Refugee Relief International After Action Reports

Tanzania, June 2013

Refugee Relief International, Inc. (RRII), Team 2013-2 deployed to the western region of Tanzania in the vicinity of Lake Tanganyika in June, 2013.  After a successful mission in 2012, RRI was asked by local health authorities to return. The shores and islands of Lake Tanganyika are home to refugees from the fighting in the Congo and the former genocide in Rwanda.

During four days of patient contact at in the mainland town of Kirondo, and the village of Kipili, and three days in the lake island villages of Ulwile, Karenge, and M’vuna, the RRII team treated from 560-570 patients.  The medical center staff at Kirondo was kind enough to loan us the use of three rooms in which to conduct patient care and pharmacy/lab operations while we were there. Inter-island boat transport was provided by Firelight Safaris, which has a base at Lupita Island in the lake. The great majority of our patients on the islands did not previously have access to care due to lack of transportation to the district medical center, and most did not have the money to pay for even basic medication.  A problem in the area where the team worked is that many medications, ideally in stock at the district hospital, are not available, leaving many patients with the option of travelling over 200 kilometers to a pharmacy, or going without treatment.  Having experience in the area, the RRII team brought with them such medications as finances and space allowed, and others were purchased in Dar Es Salaam and shipped.

The RRII team saw and treated many serious illnesses, to include malaria, filariasis, tuberculosis, leprosy, parasites, malnutrition, HIV/AIDS, and many others. Approximately half of the patients seen were children.  A generous donation from the Draper Foundation of Menlo Park, CA, and other donors helped us with transportation (our main expense) and medication that we dispensed to the patients. HIV, tuberculosis, and malaria diagnostics and medications are supplied to the medical center by the World Health Organization, but are unfortunately in short supply and not available outside the district center.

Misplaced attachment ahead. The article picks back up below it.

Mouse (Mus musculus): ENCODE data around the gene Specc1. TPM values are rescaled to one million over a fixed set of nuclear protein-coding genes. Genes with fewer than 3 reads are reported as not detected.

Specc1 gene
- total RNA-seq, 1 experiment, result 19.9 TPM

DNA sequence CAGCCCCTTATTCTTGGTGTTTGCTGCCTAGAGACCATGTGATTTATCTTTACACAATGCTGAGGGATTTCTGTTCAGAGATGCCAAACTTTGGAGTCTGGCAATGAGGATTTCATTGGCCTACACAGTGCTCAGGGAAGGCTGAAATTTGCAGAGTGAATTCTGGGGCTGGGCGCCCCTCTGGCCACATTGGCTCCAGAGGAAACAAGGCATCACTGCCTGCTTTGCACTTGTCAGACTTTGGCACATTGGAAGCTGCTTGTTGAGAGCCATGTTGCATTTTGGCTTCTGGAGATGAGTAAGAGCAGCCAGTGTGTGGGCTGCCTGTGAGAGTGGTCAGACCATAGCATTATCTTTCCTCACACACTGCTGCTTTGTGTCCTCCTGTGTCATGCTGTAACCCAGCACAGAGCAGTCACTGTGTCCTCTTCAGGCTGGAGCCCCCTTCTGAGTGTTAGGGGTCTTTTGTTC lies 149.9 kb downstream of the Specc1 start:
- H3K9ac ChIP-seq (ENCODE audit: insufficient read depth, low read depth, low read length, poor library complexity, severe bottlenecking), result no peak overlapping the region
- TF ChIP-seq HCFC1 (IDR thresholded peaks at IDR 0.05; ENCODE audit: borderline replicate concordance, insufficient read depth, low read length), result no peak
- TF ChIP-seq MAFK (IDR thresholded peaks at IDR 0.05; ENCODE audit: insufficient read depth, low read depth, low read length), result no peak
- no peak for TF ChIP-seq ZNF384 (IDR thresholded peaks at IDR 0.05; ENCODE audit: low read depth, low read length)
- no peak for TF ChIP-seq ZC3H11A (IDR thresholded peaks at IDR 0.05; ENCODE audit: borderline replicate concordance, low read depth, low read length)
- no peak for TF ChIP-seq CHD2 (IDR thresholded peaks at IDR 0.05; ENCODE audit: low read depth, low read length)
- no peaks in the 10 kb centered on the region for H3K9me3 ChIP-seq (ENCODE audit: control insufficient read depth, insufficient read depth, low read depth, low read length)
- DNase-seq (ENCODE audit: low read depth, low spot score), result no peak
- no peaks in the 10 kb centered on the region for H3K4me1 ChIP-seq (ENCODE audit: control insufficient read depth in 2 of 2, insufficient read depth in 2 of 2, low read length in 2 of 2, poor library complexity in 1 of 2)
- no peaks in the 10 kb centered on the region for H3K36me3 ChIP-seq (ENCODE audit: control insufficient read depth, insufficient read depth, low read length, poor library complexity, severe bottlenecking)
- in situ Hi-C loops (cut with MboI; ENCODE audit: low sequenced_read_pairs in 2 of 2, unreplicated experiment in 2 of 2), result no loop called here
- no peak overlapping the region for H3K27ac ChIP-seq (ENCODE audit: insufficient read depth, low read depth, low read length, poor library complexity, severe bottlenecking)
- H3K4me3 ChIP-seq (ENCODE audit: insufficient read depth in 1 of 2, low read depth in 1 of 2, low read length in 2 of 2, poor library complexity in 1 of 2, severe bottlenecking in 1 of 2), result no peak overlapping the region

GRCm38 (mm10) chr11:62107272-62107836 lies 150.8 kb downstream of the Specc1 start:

While there was no major surgical capability on this mission for such cases as hernias and trauma repair, minor surgeries and wound care were conducted. Commonplace things such as reading glasses, aspirin, or multivitamins were received with gratitude and changed lives.

The team observed several patients with deformities who had contracted polio as children. Vaccine-preventable illnesses such as mumps, with secondary orchitis, and pertussis were also in evidence. As far as we could determine when speaking with the local medical providers and village elders, there is no vaccination program in the center-west Lake Tanganyika area where we conducted our medical civic action. After insuring that a “cold chain” is possible for vaccines, RRII will work on securing grant funds for this purpose.

RRII Team 2013-2 in front of the Kirondo medical center; from left, translator Krispin, translator George, PA student Matt Padgett, PA Vicki Chan-Padgett, PA John Padgett, PA student Todd Phillips, medical student Florian Schmitzberger, and (squatting) PA student Fred Fombrun.

The team this year team included three physician assistant students from Touro University Nevada, and one 4th year medical student from Austria.  These students were given experience with patients and cases that they would otherwise never have gained. Experienced clinicians Vicki Chan-Padgett, MMS, PA-C, and John Padgett, PA-C, PhD supervised the students in collaboration with our Tanzanian physician counterparts. The two RRII clinicians were granted temporary medical licenses by the Tanzania Ministry of Health for their stay in the region.

As an additional benefit from this mission, local business owner and resident Tom Lithgow and team members met with local government and school officials to discuss the funding of a nutritional program for some 350 district school children. The idea is to provide lunch from local food sources for the children during school days. RRII will act as the conduit for funds donated in the US for this purpose.

Hospital Administrator Mr. Kinoni accepts an RRII gift of basic diagnostic equipment from PAs John Padgett, Vicki Chan-Padgett and medical student Florian Schmitzberger.
PA Vicki Chan-Padgett, "Mama Daktari", kneels to examine a child while surrounded by curious villagers.
PA Student Matt Padgett examines a young mother while translator George holds her newborn.
Under a tree on a Lake Tanganyika island, PA John Padgett receives the patient's medical history through a translator.
This patient had staples placed in his leg with a skin graft two years ago. He was unable to access care to have them removed. The staples were in so long that they caused him to walk with a limp, being unable to fully extend his leg. The team removed the staples and instructed his father on range of motion exercises to restore full function.